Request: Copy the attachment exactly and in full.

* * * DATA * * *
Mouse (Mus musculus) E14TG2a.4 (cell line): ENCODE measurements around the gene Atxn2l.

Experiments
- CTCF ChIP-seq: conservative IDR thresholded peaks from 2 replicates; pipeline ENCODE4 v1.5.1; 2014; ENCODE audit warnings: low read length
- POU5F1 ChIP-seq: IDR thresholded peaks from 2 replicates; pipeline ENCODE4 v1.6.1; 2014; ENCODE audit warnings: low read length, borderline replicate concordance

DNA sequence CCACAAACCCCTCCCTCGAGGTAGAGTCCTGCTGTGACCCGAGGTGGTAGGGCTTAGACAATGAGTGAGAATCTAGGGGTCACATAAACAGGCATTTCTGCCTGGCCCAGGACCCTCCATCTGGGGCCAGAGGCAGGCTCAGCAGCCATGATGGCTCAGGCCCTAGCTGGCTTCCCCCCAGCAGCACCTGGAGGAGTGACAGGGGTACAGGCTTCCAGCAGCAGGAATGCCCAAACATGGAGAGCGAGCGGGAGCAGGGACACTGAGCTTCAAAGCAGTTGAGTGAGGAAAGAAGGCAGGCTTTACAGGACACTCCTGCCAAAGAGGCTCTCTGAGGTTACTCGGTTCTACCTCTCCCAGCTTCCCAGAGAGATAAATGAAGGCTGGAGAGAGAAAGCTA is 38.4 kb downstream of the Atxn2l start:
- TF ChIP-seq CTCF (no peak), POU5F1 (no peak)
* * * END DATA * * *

Mouse (Mus musculus) E14TG2a.4 (cell line): ENCODE measurements around the gene Atxn2l.

Experiments
- CTCF ChIP-seq: conservative IDR thresholded peaks from 2 replicates; pipeline ENCODE4 v1.5.1; 2014; ENCODE audit warnings: low read length
- POU5F1 ChIP-seq: IDR thresholded peaks from 2 replicates; pipeline ENCODE4 v1.6.1; 2014; ENCODE audit warnings: low read length, borderline replicate concordance

DNA sequence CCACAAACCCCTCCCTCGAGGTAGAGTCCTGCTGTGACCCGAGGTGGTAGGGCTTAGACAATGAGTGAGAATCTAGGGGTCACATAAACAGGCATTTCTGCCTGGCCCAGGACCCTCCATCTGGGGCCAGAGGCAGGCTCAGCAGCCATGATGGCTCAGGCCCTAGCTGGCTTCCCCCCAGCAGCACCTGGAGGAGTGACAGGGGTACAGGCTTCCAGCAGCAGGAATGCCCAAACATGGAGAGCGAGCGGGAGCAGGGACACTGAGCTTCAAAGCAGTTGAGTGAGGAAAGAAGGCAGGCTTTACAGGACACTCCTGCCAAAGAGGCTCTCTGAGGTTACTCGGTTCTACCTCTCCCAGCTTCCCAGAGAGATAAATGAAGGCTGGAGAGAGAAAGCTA is 38.4 kb downstream of the Atxn2l start:
- TF ChIP-seq CTCF (no peak), POU5F1 (no peak)